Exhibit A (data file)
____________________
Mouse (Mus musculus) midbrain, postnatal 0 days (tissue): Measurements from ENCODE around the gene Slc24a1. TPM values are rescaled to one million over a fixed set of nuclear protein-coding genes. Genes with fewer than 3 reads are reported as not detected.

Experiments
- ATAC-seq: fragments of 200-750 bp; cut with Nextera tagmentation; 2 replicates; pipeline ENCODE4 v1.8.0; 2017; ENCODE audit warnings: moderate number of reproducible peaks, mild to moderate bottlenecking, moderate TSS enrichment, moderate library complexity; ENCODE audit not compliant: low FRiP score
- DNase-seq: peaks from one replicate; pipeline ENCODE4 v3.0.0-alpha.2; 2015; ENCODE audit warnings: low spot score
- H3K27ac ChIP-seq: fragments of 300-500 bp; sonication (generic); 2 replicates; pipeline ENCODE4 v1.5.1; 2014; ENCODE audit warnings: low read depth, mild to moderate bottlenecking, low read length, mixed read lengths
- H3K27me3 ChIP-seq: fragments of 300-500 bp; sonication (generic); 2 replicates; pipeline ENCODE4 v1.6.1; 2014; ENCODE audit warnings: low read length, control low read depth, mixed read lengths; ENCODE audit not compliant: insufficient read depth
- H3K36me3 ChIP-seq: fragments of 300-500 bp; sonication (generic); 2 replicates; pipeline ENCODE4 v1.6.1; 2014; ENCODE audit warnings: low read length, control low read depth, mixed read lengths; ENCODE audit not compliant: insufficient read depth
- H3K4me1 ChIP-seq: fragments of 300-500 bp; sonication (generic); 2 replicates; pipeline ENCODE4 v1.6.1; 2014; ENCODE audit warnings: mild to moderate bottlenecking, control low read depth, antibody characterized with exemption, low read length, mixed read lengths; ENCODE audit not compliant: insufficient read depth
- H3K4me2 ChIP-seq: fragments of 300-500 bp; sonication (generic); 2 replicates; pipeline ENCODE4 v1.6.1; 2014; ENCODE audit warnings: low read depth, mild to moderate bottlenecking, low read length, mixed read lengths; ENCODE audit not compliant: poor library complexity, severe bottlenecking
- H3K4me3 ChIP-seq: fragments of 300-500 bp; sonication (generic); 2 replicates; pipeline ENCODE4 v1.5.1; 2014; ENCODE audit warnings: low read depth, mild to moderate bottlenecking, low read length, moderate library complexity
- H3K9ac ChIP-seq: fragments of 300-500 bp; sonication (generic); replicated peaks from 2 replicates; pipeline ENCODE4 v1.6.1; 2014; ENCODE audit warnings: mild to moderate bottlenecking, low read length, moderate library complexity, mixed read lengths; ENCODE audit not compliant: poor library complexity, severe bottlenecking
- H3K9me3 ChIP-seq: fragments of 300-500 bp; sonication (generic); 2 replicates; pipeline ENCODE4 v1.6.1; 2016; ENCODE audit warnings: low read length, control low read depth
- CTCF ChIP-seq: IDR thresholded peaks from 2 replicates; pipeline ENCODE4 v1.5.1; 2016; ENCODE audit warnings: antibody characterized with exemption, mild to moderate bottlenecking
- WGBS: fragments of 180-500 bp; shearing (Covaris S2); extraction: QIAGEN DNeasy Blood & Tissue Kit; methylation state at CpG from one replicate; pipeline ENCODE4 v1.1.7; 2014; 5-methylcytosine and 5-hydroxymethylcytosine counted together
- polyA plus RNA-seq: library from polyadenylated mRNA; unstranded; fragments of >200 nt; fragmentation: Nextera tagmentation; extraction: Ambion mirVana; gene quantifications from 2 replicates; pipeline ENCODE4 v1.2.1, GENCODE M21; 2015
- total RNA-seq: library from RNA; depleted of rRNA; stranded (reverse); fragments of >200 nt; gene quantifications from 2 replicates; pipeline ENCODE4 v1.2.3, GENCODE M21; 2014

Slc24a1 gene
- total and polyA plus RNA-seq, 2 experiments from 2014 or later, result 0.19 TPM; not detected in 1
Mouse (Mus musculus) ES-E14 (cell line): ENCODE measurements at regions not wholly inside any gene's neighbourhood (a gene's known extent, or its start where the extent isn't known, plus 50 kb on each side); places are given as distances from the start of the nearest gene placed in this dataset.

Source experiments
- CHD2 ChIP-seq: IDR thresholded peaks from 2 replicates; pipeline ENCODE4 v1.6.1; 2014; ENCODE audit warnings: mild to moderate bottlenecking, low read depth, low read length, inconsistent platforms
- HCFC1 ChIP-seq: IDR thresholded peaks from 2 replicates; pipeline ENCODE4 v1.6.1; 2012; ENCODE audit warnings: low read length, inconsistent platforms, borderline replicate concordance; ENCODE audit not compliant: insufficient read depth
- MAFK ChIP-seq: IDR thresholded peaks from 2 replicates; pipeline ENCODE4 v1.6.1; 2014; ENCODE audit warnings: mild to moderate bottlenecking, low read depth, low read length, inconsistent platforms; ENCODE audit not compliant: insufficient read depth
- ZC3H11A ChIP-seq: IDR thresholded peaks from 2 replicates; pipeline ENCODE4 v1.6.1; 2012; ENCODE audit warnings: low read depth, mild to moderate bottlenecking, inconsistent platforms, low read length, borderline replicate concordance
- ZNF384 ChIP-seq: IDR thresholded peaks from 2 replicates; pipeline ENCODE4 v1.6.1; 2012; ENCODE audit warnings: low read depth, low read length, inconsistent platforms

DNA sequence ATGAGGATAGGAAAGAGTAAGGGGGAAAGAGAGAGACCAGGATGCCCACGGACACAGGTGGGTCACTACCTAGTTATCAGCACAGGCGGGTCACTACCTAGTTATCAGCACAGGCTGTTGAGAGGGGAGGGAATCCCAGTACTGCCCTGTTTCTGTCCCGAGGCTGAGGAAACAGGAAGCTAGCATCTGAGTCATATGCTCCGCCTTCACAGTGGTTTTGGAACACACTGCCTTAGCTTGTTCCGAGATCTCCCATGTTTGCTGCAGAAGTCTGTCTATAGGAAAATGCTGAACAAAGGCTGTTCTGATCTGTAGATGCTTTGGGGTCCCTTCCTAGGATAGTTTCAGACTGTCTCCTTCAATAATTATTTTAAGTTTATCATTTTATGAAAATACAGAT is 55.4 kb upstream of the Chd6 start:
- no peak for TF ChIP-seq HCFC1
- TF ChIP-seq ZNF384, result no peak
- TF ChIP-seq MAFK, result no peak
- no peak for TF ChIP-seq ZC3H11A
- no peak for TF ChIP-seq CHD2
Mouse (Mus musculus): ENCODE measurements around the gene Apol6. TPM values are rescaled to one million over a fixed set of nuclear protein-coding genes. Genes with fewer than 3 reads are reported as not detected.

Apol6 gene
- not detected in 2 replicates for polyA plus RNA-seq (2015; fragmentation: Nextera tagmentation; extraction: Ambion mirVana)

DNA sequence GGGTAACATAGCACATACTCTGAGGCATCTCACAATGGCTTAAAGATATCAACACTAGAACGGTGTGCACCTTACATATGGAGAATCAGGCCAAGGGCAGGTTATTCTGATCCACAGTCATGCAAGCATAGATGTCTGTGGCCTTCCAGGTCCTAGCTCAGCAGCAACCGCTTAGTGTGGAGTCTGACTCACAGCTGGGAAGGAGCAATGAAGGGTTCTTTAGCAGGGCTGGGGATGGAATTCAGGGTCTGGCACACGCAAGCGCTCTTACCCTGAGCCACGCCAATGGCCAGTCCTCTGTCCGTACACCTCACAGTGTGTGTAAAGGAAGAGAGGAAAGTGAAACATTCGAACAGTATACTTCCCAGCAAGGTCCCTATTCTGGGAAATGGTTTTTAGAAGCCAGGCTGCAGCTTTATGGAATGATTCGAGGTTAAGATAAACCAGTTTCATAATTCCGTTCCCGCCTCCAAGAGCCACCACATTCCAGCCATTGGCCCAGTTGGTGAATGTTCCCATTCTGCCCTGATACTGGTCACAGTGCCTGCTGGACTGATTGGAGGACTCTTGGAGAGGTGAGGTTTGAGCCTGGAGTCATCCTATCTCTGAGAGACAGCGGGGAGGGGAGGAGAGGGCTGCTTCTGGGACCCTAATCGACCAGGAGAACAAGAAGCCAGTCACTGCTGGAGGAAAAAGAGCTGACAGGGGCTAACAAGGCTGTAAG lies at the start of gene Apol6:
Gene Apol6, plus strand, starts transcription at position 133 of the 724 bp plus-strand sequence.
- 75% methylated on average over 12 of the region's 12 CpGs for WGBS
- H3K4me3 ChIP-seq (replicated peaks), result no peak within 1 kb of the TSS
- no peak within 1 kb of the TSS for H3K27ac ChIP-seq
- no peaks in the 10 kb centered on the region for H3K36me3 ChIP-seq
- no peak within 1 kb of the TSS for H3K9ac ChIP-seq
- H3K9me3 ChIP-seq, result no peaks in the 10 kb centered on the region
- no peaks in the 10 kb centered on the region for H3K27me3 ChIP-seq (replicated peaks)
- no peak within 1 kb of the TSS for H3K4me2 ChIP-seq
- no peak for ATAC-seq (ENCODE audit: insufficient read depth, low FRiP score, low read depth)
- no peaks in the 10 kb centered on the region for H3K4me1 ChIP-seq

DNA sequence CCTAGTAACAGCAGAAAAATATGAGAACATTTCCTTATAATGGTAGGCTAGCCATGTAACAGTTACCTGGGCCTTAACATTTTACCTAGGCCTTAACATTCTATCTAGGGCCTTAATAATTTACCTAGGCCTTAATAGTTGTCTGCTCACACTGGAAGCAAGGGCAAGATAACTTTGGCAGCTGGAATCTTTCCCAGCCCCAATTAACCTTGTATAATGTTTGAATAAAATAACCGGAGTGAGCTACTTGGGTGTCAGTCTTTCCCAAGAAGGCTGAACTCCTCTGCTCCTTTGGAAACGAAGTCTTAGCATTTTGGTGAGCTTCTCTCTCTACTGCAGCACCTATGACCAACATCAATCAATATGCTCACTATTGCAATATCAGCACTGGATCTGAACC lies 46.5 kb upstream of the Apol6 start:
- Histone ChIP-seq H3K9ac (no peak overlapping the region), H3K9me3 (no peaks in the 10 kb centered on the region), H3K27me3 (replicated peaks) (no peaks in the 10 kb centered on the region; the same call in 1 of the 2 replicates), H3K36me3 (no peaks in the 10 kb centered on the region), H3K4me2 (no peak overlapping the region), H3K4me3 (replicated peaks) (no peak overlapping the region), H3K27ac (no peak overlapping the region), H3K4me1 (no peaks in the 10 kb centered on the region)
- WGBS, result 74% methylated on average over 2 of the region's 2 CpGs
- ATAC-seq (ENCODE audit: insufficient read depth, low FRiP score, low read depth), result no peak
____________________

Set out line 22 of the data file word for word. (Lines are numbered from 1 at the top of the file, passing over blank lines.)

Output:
- HCFC1 ChIP-seq: IDR thresholded peaks from 2 replicates; pipeline ENCODE4 v1.6.1; 2012; ENCODE audit warnings: low read length, inconsistent platforms, borderline replicate concordance; ENCODE audit not compliant: insufficient read depth